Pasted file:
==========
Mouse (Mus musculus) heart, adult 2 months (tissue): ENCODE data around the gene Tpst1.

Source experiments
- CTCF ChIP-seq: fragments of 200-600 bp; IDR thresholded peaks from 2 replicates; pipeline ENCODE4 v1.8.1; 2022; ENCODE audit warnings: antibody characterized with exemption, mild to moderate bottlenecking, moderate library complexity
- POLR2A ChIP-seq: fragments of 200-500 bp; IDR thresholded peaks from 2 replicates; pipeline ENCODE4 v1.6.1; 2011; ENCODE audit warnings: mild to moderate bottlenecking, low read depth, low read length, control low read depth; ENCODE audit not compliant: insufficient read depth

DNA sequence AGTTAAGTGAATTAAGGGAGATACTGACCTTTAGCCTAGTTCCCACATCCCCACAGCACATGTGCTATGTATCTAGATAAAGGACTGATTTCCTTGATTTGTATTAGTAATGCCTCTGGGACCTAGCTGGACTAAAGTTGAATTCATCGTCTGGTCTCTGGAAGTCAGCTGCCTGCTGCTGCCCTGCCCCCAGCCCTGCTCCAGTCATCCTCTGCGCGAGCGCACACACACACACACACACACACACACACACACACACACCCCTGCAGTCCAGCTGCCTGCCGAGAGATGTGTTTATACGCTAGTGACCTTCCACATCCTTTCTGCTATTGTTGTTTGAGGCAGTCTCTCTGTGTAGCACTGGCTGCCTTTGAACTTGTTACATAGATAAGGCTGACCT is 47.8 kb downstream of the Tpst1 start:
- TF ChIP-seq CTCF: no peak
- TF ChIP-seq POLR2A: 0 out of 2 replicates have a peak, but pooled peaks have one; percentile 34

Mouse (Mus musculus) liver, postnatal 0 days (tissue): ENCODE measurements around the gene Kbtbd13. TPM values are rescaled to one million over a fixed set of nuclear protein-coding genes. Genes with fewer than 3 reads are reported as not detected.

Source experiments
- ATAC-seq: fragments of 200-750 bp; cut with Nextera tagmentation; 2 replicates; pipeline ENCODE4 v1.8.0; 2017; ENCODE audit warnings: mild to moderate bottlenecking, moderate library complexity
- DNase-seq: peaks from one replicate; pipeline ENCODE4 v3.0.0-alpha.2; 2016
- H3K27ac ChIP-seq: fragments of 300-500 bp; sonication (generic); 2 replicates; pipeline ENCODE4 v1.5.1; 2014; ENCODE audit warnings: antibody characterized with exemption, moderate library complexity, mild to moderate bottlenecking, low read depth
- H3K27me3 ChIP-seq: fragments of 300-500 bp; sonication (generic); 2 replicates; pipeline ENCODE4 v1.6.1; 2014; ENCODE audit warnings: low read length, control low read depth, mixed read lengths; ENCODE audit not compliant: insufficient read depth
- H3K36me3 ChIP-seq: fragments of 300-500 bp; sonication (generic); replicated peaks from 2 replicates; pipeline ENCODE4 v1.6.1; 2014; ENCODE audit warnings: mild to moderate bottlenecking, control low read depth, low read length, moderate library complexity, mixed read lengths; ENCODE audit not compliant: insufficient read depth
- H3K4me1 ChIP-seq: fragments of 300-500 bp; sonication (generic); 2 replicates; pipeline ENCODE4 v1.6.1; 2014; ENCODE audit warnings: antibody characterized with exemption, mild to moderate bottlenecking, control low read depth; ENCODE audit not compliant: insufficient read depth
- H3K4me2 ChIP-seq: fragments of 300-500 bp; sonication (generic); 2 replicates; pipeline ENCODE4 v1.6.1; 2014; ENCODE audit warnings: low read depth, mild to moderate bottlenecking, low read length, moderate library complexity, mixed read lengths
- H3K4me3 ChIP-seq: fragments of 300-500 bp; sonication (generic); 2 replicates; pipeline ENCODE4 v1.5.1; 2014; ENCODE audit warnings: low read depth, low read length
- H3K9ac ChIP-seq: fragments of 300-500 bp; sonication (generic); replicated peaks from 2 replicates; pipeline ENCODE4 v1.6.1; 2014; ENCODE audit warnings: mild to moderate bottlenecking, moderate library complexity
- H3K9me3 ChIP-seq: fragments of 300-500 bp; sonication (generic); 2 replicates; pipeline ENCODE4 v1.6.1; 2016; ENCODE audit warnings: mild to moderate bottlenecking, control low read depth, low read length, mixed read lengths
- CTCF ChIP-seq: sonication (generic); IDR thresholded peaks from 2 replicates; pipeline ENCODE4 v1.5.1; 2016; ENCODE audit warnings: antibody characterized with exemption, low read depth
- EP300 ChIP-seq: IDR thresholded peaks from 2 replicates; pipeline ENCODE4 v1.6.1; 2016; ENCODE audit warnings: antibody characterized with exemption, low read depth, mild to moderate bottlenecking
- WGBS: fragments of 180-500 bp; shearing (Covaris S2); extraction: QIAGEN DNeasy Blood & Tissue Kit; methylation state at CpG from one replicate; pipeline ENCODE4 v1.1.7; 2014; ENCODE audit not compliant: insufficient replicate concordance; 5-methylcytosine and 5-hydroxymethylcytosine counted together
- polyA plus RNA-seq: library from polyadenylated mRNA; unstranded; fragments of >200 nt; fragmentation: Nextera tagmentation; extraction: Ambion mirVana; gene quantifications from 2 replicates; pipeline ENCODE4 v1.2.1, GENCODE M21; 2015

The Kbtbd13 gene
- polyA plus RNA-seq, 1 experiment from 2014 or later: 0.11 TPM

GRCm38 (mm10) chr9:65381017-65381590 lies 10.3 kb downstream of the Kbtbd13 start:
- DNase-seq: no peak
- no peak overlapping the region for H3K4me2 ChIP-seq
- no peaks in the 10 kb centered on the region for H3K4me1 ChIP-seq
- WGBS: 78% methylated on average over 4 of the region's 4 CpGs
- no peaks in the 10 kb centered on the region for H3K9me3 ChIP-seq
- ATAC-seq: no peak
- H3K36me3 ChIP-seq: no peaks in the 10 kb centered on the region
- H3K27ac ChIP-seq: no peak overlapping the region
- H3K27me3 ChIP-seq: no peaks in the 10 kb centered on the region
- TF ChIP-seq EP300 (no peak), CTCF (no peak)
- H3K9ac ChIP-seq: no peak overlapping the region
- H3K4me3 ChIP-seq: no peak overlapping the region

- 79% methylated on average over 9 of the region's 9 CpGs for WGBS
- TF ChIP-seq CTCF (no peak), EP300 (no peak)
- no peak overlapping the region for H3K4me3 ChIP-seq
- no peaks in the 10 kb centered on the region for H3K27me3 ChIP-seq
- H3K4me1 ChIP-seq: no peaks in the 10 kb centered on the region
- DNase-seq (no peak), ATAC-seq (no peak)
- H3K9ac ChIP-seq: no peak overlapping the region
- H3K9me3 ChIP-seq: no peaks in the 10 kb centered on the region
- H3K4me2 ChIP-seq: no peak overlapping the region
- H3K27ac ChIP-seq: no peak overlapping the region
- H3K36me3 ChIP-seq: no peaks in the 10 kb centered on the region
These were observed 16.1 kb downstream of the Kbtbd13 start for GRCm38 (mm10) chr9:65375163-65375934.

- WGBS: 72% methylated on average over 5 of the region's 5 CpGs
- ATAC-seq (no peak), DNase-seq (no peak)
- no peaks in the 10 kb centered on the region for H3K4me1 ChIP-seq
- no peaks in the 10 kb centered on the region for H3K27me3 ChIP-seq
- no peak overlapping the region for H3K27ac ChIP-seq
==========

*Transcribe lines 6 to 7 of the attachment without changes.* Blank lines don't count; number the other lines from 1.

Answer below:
- TF ChIP-seq CTCF: no peak
- TF ChIP-seq POLR2A: 0 out of 2 replicates have a peak, but pooled peaks have one; percentile 34